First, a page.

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October 6, 2009

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Kyoto: China slams rich nations

CHINA has accused rich countries of slowing progress at the United Nations climate talks, saying they are spending their energy trying to dismantle the Kyoto Protocol rather than negotiating the hard targets necessary to reduce emissions.

Delegates from about 180 nations are meeting in Bangkok, trying to bridge differences over a draft negotiating text that will allow all countries to deepen efforts to slow the pace of climate change.

The UN hopes a major meeting in Copenhagen in December will lead to a broader framework to expand or replace Kyoto, whose first phase ends in 2012.

The talks are deadlocked on rich nations toughening their commitments to cut emissions by 2020 and climate funds to help poorer nations adapt to the impact of climate change, invest in clean energy and manage those funds.

Yu Qingtai, China's top climate envoy, said industrialized countries were trying to change the rules.

"In my view, the fundamental reason for a lack of progress is the lack of political will on the part of Annex 1 countries," Yu said, using a term that refers to industrialized countries.

"Are we prepared to take real action to match our words? Are we serious about our commitments?" he said.

Yu told reporters: "I have yet to see a developed country or a group of developed countries coming up to say to the public, the international community and to their own people that they are not here to kill the Kyoto Protocol."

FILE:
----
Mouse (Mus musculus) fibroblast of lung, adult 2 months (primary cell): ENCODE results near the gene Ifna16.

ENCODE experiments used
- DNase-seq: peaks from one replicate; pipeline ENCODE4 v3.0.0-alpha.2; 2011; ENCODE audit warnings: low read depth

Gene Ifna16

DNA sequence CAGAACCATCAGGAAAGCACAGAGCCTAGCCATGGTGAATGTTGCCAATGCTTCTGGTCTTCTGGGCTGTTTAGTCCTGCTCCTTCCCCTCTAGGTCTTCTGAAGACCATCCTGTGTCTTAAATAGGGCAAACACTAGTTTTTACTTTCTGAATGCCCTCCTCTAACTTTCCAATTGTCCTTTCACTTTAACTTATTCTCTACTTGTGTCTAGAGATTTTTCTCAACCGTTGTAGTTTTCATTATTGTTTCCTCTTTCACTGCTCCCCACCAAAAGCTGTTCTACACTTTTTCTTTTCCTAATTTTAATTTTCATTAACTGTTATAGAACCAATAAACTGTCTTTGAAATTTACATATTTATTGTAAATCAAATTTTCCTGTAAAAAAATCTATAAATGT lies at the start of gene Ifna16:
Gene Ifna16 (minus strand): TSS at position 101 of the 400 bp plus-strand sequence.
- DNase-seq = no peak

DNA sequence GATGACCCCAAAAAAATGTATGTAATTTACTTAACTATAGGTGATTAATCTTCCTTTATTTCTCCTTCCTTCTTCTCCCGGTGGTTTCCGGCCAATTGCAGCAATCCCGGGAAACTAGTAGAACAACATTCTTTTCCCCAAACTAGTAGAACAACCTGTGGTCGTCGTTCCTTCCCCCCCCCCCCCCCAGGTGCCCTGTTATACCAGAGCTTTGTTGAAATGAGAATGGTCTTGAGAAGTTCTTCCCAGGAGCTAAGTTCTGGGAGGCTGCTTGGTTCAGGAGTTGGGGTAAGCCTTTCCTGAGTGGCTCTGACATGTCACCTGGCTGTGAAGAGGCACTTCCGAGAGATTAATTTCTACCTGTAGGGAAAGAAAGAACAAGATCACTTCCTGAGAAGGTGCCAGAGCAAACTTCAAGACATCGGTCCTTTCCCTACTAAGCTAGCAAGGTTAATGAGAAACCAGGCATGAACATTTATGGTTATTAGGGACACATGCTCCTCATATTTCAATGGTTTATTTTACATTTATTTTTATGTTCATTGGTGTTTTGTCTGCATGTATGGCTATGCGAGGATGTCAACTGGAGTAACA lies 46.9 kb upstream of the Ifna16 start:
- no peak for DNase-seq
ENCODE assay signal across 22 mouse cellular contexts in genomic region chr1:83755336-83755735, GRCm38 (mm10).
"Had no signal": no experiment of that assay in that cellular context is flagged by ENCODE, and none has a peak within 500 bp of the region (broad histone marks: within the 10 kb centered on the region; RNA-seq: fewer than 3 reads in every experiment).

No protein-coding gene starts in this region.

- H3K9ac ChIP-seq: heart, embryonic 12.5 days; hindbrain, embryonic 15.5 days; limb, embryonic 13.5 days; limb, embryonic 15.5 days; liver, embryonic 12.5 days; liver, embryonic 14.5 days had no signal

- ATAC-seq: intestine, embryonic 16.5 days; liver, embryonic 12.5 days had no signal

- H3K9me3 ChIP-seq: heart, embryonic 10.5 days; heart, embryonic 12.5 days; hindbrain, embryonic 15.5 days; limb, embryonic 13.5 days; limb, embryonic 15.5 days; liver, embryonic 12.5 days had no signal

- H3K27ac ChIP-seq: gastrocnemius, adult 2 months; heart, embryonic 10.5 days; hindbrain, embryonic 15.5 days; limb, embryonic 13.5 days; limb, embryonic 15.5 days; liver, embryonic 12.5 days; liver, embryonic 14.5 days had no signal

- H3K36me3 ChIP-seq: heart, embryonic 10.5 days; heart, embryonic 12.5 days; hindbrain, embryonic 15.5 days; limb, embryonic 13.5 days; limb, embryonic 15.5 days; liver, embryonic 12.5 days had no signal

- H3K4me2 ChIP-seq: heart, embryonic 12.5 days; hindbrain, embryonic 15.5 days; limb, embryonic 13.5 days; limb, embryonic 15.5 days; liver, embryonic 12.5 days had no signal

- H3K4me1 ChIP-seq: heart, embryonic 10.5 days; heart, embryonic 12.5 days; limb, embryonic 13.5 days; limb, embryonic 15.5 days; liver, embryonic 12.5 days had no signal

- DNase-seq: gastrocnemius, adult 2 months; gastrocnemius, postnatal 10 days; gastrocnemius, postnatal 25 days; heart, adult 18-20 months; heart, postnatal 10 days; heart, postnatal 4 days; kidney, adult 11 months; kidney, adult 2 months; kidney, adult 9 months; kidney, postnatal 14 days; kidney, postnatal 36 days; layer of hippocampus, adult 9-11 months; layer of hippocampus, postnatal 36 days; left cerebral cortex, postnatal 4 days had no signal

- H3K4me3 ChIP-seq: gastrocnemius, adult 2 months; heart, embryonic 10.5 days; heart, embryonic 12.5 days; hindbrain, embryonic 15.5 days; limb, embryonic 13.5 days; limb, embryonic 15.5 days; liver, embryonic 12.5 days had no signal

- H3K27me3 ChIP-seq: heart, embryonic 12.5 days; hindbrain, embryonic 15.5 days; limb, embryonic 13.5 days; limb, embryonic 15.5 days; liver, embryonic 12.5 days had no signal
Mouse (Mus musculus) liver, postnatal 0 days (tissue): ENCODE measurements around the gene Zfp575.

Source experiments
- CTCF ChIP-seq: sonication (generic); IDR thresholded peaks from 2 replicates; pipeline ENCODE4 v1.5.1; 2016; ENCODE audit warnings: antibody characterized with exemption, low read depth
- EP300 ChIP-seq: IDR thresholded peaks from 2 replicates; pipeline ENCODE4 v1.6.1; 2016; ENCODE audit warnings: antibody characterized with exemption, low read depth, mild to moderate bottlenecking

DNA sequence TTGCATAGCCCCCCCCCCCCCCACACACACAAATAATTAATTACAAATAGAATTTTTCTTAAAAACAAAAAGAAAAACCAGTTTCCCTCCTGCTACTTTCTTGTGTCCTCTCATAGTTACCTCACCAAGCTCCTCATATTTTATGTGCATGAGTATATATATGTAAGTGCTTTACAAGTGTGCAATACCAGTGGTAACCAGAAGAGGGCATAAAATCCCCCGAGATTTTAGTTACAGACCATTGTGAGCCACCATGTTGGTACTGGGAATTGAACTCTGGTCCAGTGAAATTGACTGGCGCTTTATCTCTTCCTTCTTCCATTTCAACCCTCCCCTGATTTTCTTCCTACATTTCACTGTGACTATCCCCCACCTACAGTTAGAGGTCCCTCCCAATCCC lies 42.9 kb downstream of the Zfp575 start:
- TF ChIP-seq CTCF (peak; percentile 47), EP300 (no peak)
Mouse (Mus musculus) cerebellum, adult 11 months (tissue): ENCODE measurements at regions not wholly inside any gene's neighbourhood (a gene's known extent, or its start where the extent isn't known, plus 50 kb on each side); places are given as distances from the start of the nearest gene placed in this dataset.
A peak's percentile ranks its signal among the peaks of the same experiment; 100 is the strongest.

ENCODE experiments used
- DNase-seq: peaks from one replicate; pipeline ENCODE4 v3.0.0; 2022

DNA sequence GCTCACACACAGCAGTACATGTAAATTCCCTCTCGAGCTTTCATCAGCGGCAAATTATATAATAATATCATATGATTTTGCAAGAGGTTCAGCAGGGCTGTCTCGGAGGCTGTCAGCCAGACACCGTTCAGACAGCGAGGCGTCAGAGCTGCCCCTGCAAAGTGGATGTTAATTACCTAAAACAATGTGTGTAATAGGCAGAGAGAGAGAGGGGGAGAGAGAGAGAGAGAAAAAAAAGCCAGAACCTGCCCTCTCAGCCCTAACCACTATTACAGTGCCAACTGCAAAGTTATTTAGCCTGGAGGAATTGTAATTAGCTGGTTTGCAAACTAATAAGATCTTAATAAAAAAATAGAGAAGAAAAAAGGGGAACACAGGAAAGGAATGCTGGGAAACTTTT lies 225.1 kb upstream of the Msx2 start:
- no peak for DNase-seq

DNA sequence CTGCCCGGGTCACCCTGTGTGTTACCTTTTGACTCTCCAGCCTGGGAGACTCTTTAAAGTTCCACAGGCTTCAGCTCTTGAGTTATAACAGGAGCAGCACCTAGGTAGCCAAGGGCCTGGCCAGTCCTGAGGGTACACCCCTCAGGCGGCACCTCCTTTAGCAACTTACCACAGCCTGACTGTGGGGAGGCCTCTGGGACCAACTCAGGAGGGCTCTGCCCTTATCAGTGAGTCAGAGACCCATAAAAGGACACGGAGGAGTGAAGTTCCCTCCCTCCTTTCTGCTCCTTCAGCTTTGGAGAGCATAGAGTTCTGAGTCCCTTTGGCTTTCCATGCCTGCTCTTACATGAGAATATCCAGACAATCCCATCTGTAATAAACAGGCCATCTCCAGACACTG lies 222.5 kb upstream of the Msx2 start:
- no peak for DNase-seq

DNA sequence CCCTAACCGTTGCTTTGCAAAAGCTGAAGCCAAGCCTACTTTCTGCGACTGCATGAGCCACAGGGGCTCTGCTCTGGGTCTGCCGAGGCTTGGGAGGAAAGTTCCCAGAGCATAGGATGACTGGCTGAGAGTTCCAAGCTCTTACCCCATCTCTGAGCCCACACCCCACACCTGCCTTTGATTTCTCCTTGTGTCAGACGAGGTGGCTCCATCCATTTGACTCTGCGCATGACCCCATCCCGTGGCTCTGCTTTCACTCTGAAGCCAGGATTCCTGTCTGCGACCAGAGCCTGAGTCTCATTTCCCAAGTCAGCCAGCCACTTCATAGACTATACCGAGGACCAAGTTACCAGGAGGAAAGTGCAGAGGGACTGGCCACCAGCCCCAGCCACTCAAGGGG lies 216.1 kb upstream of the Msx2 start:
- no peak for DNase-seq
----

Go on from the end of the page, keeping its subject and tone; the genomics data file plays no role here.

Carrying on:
Lumumba D'Aping, who chairs the G77 plus China negotiating group, said: "It has become self-evident and actually clear that the intention of the developed countries is to kill off the Kyoto Protocol."

Sweden's chief negotiator, Anders Turesson, said Europe was faithful to the Kyoto system. "We are going to ensure the Kyoto system can be revived and strengthened into the future," he said. "It is a holistic system with commitments, with instruments, with compliance systems. We cannot pick and choose."

Kim Carstensen, who heads conservation group WWF's global climate initiative, said: "The frustration of developing nations is all too clear. They are tired of all the talk and with little concrete actions to back them up."


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